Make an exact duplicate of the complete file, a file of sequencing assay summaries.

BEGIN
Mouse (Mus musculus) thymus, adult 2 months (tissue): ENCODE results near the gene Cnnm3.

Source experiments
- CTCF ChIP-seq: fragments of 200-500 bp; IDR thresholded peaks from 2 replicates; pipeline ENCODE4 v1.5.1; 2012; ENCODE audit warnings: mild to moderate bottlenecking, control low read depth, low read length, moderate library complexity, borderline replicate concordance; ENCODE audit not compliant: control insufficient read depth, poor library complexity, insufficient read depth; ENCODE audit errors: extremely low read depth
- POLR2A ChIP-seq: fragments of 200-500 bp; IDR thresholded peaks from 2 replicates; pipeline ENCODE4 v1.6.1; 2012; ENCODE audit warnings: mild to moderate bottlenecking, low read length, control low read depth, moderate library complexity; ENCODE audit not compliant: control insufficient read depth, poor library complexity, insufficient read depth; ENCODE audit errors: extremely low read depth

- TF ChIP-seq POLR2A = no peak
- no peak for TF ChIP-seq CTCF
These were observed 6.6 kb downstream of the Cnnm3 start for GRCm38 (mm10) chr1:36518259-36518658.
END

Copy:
Mouse (Mus musculus) thymus, adult 2 months (tissue): ENCODE results near the gene Cnnm3.

Source experiments
- CTCF ChIP-seq: fragments of 200-500 bp; IDR thresholded peaks from 2 replicates; pipeline ENCODE4 v1.5.1; 2012; ENCODE audit warnings: mild to moderate bottlenecking, control low read depth, low read length, moderate library complexity, borderline replicate concordance; ENCODE audit not compliant: control insufficient read depth, poor library complexity, insufficient read depth; ENCODE audit errors: extremely low read depth
- POLR2A ChIP-seq: fragments of 200-500 bp; IDR thresholded peaks from 2 replicates; pipeline ENCODE4 v1.6.1; 2012; ENCODE audit warnings: mild to moderate bottlenecking, low read length, control low read depth, moderate library complexity; ENCODE audit not compliant: control insufficient read depth, poor library complexity, insufficient read depth; ENCODE audit errors: extremely low read depth

- TF ChIP-seq POLR2A = no peak
- no peak for TF ChIP-seq CTCF
These were observed 6.6 kb downstream of the Cnnm3 start for GRCm38 (mm10) chr1:36518259-36518658.